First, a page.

Continutinuation of the 1895 letters to the Kingston Daily Gleaner about the origins of White Witch of Rose Hall.
The Kingston Daily Gleaner published a letter in 1895 that sparked a controversy over the story and identity of the White Witch of Rose Hall. This public debate went on for several months through the publication of several letters to the Gleaner, catching the attention and interest of the general public and ultimately shaping it into the story we now know.
Who, after visiting the monument of Rosa Palmer in Montego Bay, wrote the initial letter published on May 2nd, that sparked the public discourse.
LETTER TO A FRIEND. No. 2.
Since my last letter to you, which the GLEANER (the Times of Jamaica) kindly published in its valuable columns, quite a number of interesting letters have appeared relative to Mrs. Palmer, arising out of the statement made by me, viz: that I could not bring to my mind that the lovely creature as represented by the monument in the Montego Bay Church, could have been guilty of the charges laid against her (by tradition) of killing five husbands. The letters of Mr. Plummer, Mr. Gruber, and the late Hon. Richard Hill prove beyond doubt that Mrs Rose Palmer whose monument was erected in the Church at Montego Bay was not the bad Mrs. Palmer, and that there were really two Mrs. Palmers.
I have read a copy of the pamphlet "Legend of Rose Hall" which was published, and which Mr. Hill characterised "as altogether wrong". From beginning to end it is incorrect. The pamphlet begins by saying that the superscription on the monument purports that it was erected to the memory of "Mrs. Ann Palmer" There is no such monument in the Church at Montego Bay. The monument, which is there, states that it was erected to the memory of "Mrs. Rosa Palmer."
The pamphlet at the end states that "Mrs. Ann Palmer was found dead in her bed, having been strangled, that a grave was dug, and she was buried in sight of the mansion she bad stained with so many crimes." This may be true as regards Mrs. Ann Palmer, but not at all true as regards Mrs Rosa Palmer, because (according to Mr. Gruber's letter) "Mrs. Rosa Palmer was interred on the left-hand side, not far from the front entrance door, on approaching the Church at Montego Bay, as indicated by the inscription on the tomb stone, informing us that Mrs. Rosa Palmer died 1st May, 1790, aged 72 years, which is corroborated by the Mural Tablet in the Church.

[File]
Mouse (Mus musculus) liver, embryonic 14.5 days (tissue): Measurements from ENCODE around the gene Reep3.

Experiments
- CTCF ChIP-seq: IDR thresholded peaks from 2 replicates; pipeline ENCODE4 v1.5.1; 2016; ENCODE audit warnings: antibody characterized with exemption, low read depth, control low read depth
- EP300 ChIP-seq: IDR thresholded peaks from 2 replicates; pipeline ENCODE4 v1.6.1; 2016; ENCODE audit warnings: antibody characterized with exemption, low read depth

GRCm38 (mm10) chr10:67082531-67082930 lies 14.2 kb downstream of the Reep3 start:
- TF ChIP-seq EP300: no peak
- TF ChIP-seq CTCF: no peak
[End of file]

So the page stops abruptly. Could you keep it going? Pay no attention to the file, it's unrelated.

This shows that Mrs. Rosa Palmer was buried in the Church-yard at Montego Bay, and the inscription on the monument begins by saying: "Near this place are deposited the remains of Mrs. Rosa Palmer, &c., &c
Mr Richard Hill's letter states that Mrs. Rosa Palmer was a Miss Rosa Whitter, and was an aunt of the Chief Justice Thomas Whitter Jackson, (who by the tway was a Grand or Greatgrand-Uncle of the present Mayor of Kingston. the Hon. Richard Hill Jackson.) She must have been a sister of Norwood Witter who was member of Assembly for Westmoreland in 1756 afterwards called to the Council in 1760 and of William Witter member of Assembly for Westmoreland in 1764. I mention this to show that Mrs. Rosa Palmer must have been lady of high birth, and not the Irish emigrant girl, who, according to Mr. Plummer, had the will of iron, and the temper of the devil."
Mr Richard Hill (in his letter) said [t]hat his mother's recollection of Mrs. Palmer, the Irish immigrant, was in 1793. Now mark you Mrs. Rosa Palmer died in May 1790, so that Mr. John Palmer must have got married again after the death of the good Mrs Palmer, and his second wife became the notorious lady of Rose Hall Estate, after having killed two previous husbands, and drove one away from the Island.
In order to set aside (as well as to clear up) all doubts as to whether there were really 2 Mrs Palmers, perhaps Mr. Gruber might be kind enough to consult the Parish Church Register, and find out whether the honorable John Palmer got married again after the death of his wife Mrs. Rose Palmer in 1790, and if possible whether the records would show that Mrs. Rose Palmer was thrice married as is alleged before she became the wife of John Palmer.
The taxes rolls and returns in the Collector's office might also give an account of the early history of Rose Hall estate, especially as to when Mrs. Rose Palmer became the owner, or otherwise connected with it.
Mr. Richard Hill in his letter said that Mrs. Rose Palmer was by the record married to Mr Palmer in 1767, but he did not state what was her name when so married, although he states that Mrs. Rose Palmer was a Miss Rose Whitter. As Mr. Hill was a gentleman of education, and must have known what he was writing about, it must be inferred, and taken as conclusive that Mrs. Rose Palmer was only once married.
Several persons have written respecting the "monument" and they have all fallen into the error of mixing up the good with the bad Mrs. Palmer. In the Handbook for 1881 the following occurs "The Parish Church of Montego Bay contains some fine monuments, among which is an exquisite specimen from the chisel of Bacon to the memory of Mrs. Palmer of Rose Hall Estate, of whom tradition has said so much."